shadowman Guest

    wrote:
    > On Jul 2, 2:40 pm, Paulo da Silva <> wrote:
    >> Hi!
    >>
    >> Why doesn't this work? If I change the name of the vector toLower for
    >> ex. to toLowerV it works! (GCC)
    >>
    >> Thanks.
    >> Paulo
    >>
    >> .h
    >> _______________
    >> // Auxiliary functions
    >> class Aux
    >> { private:
    >>
    >> public:
    >> static string &toLower(string &s);
    >> static void toLower(vector<string> &vs); // Changing the name works!
    >>
    >> };

    >
    >
    > I may be wrong, but I don't think you can overload a function with a
    > different return type. It's true for Java, so it has a good chance of
    > being the same here. Try to change the return type of the void
    > function to string and see what happens.
    >


    Not exactly. You can specify different return types on overloaded
    functions in C++ as long as the parameter list also differs. But you
    cannot overload solely on return type
     
    shadowman, Jul 2, 2007
    #4
  5. Victor Bazarov escreveu:
    > Paulo da Silva wrote:
    >> Hi!
    >>
    >> Why doesn't this work?

    See the compiler output below.
    >
    > What clue tells you it doesn't work? An error message? Could you
    > be so kind as to supply the error message (or is it just too much
    > to ask)?

    No.
    >
    >> If I change the name of the vector toLower for
    >> ex. to toLowerV it works! (GCC)
    >>
    >> Thanks.
    >> Paulo
    >>

    .....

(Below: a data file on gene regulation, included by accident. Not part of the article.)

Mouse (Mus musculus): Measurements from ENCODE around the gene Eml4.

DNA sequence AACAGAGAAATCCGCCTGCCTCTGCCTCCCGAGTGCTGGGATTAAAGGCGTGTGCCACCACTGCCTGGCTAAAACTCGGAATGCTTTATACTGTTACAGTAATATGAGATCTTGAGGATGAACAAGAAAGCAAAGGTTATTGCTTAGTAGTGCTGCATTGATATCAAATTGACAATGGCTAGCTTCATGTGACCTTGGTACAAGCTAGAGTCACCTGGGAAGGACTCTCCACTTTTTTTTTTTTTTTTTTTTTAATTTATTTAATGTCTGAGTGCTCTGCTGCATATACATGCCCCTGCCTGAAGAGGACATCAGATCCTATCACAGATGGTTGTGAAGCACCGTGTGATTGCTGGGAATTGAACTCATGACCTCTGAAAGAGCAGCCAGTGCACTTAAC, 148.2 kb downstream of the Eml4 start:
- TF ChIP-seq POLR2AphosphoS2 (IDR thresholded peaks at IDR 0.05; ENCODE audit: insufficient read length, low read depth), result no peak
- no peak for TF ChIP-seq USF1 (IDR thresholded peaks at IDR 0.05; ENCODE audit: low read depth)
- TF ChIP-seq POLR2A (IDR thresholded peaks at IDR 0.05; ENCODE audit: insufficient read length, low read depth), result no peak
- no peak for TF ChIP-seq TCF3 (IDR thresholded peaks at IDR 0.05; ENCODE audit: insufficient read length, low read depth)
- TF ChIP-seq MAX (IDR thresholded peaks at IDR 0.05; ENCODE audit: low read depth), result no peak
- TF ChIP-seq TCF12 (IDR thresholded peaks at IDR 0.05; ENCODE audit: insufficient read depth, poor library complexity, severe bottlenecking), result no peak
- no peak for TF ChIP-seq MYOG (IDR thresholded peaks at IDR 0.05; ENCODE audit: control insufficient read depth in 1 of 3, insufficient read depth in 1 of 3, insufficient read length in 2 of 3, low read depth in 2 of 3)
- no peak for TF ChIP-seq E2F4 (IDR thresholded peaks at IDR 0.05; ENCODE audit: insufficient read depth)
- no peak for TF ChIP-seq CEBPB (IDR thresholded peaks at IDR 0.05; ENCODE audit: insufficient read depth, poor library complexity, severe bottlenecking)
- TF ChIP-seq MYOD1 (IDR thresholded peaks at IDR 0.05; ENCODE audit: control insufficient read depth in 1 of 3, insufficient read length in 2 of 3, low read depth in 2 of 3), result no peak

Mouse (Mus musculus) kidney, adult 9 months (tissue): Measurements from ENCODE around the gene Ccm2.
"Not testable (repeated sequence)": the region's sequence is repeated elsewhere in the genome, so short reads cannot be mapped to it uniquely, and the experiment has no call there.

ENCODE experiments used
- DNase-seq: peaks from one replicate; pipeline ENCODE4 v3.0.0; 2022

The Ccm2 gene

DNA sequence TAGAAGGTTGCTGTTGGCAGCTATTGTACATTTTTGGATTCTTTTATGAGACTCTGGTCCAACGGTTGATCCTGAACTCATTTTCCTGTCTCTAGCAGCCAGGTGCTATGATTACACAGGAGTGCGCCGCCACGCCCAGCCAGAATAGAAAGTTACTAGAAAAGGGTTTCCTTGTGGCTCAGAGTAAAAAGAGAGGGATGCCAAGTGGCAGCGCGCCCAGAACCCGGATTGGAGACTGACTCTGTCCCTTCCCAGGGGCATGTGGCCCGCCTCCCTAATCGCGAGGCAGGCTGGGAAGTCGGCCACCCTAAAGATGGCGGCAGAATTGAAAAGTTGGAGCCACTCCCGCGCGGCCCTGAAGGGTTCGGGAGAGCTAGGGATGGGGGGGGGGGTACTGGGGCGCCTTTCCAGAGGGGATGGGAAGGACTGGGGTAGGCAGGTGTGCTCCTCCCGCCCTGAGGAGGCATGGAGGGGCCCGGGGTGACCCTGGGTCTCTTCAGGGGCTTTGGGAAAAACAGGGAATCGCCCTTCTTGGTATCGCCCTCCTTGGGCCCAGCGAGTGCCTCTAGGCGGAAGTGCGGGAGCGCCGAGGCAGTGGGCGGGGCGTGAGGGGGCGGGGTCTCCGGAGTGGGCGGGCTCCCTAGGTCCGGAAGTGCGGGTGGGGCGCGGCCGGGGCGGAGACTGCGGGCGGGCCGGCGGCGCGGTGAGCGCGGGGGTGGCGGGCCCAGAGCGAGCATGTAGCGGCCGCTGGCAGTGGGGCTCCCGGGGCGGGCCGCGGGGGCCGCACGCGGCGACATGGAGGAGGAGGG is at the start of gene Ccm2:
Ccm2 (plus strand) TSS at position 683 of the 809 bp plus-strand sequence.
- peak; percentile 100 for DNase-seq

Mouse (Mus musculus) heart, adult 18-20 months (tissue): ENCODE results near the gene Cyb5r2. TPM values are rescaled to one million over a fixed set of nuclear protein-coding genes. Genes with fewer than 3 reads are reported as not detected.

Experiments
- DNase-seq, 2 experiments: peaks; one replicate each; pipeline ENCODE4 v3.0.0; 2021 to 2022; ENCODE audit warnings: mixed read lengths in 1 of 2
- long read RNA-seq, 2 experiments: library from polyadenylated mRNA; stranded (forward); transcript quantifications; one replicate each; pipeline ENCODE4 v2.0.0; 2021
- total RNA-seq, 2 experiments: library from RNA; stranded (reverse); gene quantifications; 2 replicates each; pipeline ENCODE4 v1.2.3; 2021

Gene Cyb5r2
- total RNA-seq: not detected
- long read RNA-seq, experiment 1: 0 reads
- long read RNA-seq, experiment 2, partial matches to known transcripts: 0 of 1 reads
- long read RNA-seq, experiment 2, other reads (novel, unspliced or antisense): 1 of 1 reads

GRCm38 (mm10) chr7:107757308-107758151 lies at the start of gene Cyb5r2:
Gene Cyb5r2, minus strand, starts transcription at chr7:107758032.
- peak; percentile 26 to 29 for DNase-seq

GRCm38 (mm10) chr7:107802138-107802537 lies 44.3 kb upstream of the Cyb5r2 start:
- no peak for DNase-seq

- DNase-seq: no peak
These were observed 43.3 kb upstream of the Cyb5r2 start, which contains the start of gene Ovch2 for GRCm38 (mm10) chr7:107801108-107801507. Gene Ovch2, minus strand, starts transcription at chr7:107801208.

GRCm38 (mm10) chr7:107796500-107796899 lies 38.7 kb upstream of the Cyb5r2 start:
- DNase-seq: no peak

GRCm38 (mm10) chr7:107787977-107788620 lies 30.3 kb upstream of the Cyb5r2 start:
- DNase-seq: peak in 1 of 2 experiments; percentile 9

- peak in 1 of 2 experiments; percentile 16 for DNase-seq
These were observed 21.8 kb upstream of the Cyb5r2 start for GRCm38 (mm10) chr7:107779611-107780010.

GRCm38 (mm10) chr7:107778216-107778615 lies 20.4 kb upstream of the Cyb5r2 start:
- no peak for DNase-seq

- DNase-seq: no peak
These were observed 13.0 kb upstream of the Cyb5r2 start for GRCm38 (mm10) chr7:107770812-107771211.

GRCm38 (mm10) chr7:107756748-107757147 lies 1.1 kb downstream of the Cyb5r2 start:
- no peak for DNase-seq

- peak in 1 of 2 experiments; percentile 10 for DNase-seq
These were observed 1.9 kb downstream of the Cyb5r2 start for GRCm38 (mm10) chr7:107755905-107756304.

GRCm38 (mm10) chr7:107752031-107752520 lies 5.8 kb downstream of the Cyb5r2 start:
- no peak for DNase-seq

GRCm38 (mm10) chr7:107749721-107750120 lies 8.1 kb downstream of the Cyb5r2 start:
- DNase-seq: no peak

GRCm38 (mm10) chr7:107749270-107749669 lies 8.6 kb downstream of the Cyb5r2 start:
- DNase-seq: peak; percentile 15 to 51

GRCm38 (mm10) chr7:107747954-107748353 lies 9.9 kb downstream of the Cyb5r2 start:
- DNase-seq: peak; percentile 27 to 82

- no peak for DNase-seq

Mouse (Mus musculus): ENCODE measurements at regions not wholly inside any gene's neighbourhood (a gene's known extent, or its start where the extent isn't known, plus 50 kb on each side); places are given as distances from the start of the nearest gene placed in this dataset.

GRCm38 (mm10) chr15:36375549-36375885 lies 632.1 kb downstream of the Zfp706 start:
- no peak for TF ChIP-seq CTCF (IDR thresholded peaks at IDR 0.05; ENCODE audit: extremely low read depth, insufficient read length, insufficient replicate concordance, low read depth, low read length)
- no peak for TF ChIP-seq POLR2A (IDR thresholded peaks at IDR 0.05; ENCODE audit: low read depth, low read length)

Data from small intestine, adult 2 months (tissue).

Reposting a complete desierable compilable part:
    pt2.h
    #include <string>
    #include <vector>

    using namespace std;

    // Auxiliary functions
    class Aux
    { private:

    public:
    static string &toLower(string &s);
    static void toLower(vector<string> &vs); // Changing the name works!
    };

    pt2.cpp
    #include "pt2.h"

    string &Aux::toLower(string &s)
    { transform(s.begin(),s.end(),s.begin(),::tolower);
    return s;
    }

    void Aux::toLower(vector<string> &vs) // Changing the name works!
    { transform(vs.begin(),vs.end(),vs.begin(),Aux::toLower);
    }

    int main()
    {
    return 0;
    }



    > This code doesn't compile (because 'string' or 'vector' are undefined).

    :)

    No!. This is part of a bigger program. The needed headers are there.
    I think the compiler cannot determine which "toLower" to use in the 2nd.
    transform.
    Is there a way I can force it to use the first?
    _____________________________________________________

    pt2.cpp: In static member function 'static void
    Aux::toLower(std::vector<std::basic_string<char, std::char_traits<char>,
    std::allocator<char> >, std::allocator<std::basic_string<char,
    std::char_traits<char>, std::allocator<char> > > >&)':
    pt2.cpp:9: error: no matching function for call to
    'transform(__gnu_cxx::__normal_iterator<std::basic_string<char,
    std::char_traits<char>, std::allocator<char> >*,
    std::vector<std::basic_string<char, std::char_traits<char>,
    std::allocator<char> >, std::allocator<std::basic_string<char,